I wanted to call this post "Softer Tips for Test Driven Development" but didn't want to exclude those who don't always 'test first'. So I thought about "Softer Tips for Writing Unit Tests" but there's sometimes confusion over what makes a unit
test. So I settled on the title above.
By "Smoke Test", I mean any kind of automated test where your code is tested with code. Maybe you use NUnit or maybe just a console application. They might be unit tests or integration tests that touch your database or filesystem. You get the idea.
I think everybody agrees that such tests are a good thing. Scratch that - they're an essential
thing. If you haven't seen the value in such testing yet then you aren't doing it properly. And if you aren't doing it at all I can't begin to tell you how you're missing out.
There are heaps of great bloggers out there with tips on the technicalities of writing such tests. If you're not familiar with Jeremy Miller
's work yet - then go and check out some of the great TDD posts in his archive. Roy Osherove
also posts the occasional stormer
such as his series on Achieving And Recognizing Testable Software Designs
However, I wanted to post some less-technical tips on writing tests.
Tip 1 - Don't worry about testing everything to begin with
If you've just inherited some code that has no tests or you've not been writing tests as you went along, then it can be daunting to think about creating a whole suite of tests. Don't let this put you off
You don't have to cover everything to start with. It's always better to run an incomplete set of tests than run none at all. The most important thing is to get started. When a bug does slip through, refer to Tip 2...
Tip 2 - Create a test that flags a bug before you fix it
If you or your QA team found a bug that wasn't showing up in your tests, the first thing you should do is add a test that flags it. Only then should you try and fix the bug.
Tip 3 - Try to write Unit Tests
A widely accepted definition of a unit test is a test which uses only a single module of code. The term 'module' is deliberately vague but it would usually be just a class, or at worst an assembly. It can be difficult to achieve (particularly when you're working with existing code) but it's the type of test you should aim to use.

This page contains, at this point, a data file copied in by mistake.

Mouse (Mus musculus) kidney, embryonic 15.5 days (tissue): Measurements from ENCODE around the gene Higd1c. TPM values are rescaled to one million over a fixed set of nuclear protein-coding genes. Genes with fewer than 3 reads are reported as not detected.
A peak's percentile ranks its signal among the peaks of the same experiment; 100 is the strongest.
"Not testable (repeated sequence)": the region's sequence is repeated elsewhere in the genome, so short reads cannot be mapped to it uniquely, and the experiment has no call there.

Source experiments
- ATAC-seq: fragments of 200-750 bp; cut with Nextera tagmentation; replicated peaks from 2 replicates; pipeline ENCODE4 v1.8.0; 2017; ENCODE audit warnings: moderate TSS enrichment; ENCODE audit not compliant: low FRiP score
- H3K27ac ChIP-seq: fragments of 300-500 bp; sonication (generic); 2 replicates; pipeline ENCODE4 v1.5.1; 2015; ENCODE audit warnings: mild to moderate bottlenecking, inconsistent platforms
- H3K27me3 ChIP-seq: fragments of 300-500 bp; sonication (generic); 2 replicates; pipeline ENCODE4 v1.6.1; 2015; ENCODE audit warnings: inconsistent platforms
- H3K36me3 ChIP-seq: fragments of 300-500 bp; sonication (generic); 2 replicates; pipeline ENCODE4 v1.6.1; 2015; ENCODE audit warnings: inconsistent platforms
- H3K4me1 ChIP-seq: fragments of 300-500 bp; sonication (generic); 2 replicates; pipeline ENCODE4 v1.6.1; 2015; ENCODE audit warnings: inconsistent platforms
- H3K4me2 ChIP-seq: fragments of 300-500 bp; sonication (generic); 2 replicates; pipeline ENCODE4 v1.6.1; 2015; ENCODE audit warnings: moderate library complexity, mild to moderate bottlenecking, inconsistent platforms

Why? Well, if you're working on a large project with a reasonably sized team of developers you'll have a nightmare with any tests that span a number of modules. Inevitably, more than one developer will be working on an area touched by a single test which means your test will fail arbitrarily. Unreliable tests like this are seriously devalued - think 'the boy who cried wolf'.
Furthermore, if you can test your code with as many 'pure' Unit Tests as possible, you've almost certainly created a well factored object structure that will be easy to refactor and give you great agility.
It's widely held that a true Unit Test wouldn't touch the database or the filesystem (to read configuration, for example). Doing so would make it an Integration Test.. Roy Osherove gives a really good tip on how to remove the dependency on a configuration file using virtual methods in his post
I linked to above.
Tip 4 - Use a mixture of tests
Whilst Unit Tests should be the mainstay of your testing suite, it's nearly always a good idea to include some integration tests. Such tests are great for testing your data access layers (I tend to use transactions to keep the database tidy, more on this soon). Furthermore, I like to add a couple of end-to-end tests that hit the most recent CI build to make sure all the appropriate configuration is in place.